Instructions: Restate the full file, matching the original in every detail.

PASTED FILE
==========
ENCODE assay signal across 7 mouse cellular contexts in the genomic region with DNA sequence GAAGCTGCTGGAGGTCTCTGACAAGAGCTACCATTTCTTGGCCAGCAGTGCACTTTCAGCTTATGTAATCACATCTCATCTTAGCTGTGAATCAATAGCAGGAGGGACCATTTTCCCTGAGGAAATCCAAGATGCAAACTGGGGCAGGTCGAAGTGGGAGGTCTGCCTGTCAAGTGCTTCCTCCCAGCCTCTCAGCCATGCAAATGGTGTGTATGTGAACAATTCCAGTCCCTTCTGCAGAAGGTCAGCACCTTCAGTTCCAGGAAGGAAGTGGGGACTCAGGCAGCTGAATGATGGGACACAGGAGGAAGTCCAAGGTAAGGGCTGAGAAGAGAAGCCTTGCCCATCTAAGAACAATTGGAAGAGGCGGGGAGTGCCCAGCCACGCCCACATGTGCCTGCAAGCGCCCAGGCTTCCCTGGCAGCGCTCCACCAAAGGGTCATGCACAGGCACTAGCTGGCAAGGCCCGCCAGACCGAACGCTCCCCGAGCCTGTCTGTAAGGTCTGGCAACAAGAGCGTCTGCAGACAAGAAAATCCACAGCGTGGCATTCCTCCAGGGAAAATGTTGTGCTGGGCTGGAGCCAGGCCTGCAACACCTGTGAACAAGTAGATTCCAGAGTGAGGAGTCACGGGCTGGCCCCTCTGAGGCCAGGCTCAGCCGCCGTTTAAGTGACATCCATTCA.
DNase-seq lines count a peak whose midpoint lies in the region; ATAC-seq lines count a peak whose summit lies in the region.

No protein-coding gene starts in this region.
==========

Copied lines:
ENCODE assay signal across 7 mouse cellular contexts in the genomic region with DNA sequence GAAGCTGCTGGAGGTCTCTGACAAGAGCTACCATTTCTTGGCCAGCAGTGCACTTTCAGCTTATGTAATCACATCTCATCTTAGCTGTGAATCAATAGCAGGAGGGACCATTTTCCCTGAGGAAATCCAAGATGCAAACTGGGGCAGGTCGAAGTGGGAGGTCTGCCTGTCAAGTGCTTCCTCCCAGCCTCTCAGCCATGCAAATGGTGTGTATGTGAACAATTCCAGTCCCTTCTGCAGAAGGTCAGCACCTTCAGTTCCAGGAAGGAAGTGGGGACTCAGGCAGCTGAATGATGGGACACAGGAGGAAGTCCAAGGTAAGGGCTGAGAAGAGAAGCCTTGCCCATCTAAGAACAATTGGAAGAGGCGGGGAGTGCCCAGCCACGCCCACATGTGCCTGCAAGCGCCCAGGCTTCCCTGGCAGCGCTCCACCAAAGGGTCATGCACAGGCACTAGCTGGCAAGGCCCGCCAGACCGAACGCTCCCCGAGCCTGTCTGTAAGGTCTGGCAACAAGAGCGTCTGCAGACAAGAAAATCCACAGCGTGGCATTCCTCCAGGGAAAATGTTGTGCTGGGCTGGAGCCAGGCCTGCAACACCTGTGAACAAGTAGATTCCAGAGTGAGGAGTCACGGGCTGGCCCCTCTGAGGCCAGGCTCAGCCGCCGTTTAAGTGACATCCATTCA.
DNase-seq lines count a peak whose midpoint lies in the region; ATAC-seq lines count a peak whose summit lies in the region.

No protein-coding gene starts in this region.